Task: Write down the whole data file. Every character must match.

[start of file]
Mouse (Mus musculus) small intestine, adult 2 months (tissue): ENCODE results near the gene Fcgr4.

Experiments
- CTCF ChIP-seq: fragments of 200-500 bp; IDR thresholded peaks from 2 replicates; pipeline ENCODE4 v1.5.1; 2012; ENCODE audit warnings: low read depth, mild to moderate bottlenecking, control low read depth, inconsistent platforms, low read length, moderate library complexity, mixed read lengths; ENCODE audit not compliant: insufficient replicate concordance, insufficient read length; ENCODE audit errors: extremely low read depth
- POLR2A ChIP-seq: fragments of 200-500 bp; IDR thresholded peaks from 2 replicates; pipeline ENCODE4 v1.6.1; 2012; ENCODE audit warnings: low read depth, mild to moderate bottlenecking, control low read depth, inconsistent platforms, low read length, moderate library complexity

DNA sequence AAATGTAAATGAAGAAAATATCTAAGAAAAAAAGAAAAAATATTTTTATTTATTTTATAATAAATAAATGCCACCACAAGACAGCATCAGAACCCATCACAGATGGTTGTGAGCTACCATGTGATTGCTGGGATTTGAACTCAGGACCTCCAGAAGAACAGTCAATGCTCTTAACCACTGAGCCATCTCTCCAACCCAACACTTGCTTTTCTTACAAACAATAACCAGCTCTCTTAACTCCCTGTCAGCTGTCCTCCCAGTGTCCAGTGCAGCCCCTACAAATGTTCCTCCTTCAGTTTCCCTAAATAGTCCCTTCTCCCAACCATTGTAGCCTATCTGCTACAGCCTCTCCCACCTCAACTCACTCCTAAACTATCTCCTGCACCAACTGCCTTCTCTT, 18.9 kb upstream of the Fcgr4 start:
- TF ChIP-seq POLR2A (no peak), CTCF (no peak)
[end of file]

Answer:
Mouse (Mus musculus) small intestine, adult 2 months (tissue): ENCODE results near the gene Fcgr4.

Experiments
- CTCF ChIP-seq: fragments of 200-500 bp; IDR thresholded peaks from 2 replicates; pipeline ENCODE4 v1.5.1; 2012; ENCODE audit warnings: low read depth, mild to moderate bottlenecking, control low read depth, inconsistent platforms, low read length, moderate library complexity, mixed read lengths; ENCODE audit not compliant: insufficient replicate concordance, insufficient read length; ENCODE audit errors: extremely low read depth
- POLR2A ChIP-seq: fragments of 200-500 bp; IDR thresholded peaks from 2 replicates; pipeline ENCODE4 v1.6.1; 2012; ENCODE audit warnings: low read depth, mild to moderate bottlenecking, control low read depth, inconsistent platforms, low read length, moderate library complexity

DNA sequence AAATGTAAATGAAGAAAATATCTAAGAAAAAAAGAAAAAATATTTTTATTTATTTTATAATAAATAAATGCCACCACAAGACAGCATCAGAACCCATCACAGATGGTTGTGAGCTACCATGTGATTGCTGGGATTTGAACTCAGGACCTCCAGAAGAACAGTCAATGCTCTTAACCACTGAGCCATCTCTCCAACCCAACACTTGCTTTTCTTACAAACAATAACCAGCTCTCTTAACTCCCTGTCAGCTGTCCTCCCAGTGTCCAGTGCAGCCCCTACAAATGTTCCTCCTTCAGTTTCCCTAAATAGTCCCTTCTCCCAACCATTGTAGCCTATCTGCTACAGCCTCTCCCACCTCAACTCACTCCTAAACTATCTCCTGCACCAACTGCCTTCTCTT, 18.9 kb upstream of the Fcgr4 start:
- TF ChIP-seq POLR2A (no peak), CTCF (no peak)